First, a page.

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can vs. could Options
ahmetwrt
Posted: Thursday, August 11, 2011 9:21:04 PM

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The grammars tell us to change "can" to "could" in reported speech.

But if we change the modal in a sentence like:

"You can't smoke here!"
Then it is:
"He told me that I couldn't smoke here/there," which seems odd -even to my non-native ears.

Since the modal "could" has nothing to do with "prohibition" -unlike "can't" above-, the reported version should be:

"He told me that I can't smoke here/there," or any sentence conveying the same meaning, like "... I am not/wasn't allowed to ..." or "... it is/was forbidden to ...," etc.

Am I thinking correctly?


GeorgeV
Posted: Thursday, August 11, 2011 10:23:50 PM
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ahmetwrt wrote:
seems odd -even to my non-native ears.


It is especially non-native ears that find foreign (in this case English) expressions/phrases/constructions "odd". One has to live in that "odd" environment for some time to hear certain expressions daily to realize that it is the right/acceptible way to express oneself.

I had 3 years of private E. classes before I, by chance, ended up in Canada. Those 3 years (behind the Iron Curtain) did not prepair me for everyday, "odd" expressions I encountered.

Have you heard "Good for you"? What do you make out of it?

For me it meant "That's nice, but now shut up". In reality it's just a sincere acknowledgement of your achievement - nothing negative attached to it.

I spent 20 years in Ontario before a stint in B. C. That's when I heard "not a whole lot" for the first time - therefore I found it "odd", thought it was a peculiar West Coast linguistic feature. The next time I heard it back in Ontario, it was a familiar phrase, and did not find it "odd" any more.

After 40+ years in this E. environment I can say my ears have grown partially native, but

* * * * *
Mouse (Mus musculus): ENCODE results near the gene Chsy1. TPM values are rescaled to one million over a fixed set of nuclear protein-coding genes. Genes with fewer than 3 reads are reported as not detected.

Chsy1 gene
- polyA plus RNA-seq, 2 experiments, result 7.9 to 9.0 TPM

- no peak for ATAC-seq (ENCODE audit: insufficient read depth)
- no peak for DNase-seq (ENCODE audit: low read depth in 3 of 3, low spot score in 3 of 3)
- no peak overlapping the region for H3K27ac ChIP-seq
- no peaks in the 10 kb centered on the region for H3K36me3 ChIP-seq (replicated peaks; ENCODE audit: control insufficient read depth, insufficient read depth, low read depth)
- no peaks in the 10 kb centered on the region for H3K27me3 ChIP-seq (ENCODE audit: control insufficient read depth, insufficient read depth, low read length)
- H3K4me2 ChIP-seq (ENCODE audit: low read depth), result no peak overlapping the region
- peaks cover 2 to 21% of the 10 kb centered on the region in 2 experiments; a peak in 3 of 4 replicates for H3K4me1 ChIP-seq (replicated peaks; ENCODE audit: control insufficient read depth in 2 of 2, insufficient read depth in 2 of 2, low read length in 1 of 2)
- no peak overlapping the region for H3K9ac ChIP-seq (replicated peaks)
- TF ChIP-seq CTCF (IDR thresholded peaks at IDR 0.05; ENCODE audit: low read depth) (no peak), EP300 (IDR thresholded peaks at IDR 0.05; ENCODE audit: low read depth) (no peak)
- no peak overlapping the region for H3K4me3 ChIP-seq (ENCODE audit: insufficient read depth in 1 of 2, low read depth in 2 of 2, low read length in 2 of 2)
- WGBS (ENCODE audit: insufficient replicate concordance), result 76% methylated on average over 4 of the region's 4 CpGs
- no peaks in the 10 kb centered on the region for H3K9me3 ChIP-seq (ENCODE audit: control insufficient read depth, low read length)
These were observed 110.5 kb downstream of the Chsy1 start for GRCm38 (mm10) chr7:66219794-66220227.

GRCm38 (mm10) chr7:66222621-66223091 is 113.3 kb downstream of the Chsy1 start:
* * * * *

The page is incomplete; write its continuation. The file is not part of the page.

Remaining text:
I leave the "can-could" problem for discussion to persons with full-grown native ears.
thar
Posted: Friday, August 12, 2011 5:45:47 AM

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No, he told me I can't smoke here, sounds like direct speech
he told me "I can't smoke here".

reported speech would change this
He told me I couldn't smoke here.

could has several meanings

it is a less certain level than can:
I can come tomorrow = I am able
I could come tomorrow = it is a possible choice

also it is the past
I can whistle
when I was young I could whistle

it is thus used in reported speech
he said " you can smoke"
he said I could smoke
he said " you can't smoke here"
he said I couldn't smoke here.

it can mean both permission and ability
he said "you may smoke"
he said I could smoke
He said "I am a qualfied tank driver"
He said he could drive a tank.

so, it might sound odd, but next time you hear it from a good source, you will see it is that way.

Modals are a screwed up, trouble-making set, they require adjustments to fit into the bigger grammar picure. It just is!
jmacann
Posted: Friday, August 12, 2011 6:29:12 AM
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Having to make up for missing parts gets in the way somehow, even if patterns follow suit.
NancyUK
Posted: Friday, August 12, 2011 7:18:22 AM
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On a bit of a side issue, you would use here if you were in the place where you were told you couldn't smoke, (e.g. "last time I came to this cafeteria, he told me I couldn't smoke here" and there if you were reporting the conversation from somewhere else (e.g. "when I went to the cafeteria at work, he told me I couldn't smoke there").
Mansoor Nasir
Posted: Friday, August 12, 2011 10:46:39 AM
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Thar says:
it can mean both permission and ability
he said "you may smoke"
he said I could smoke
He said "I am a qualfied tank driver"
He said he could drive a tank.

Is it not better to change these sentences in the following way?

he said "you may smoke"
he said I might smoke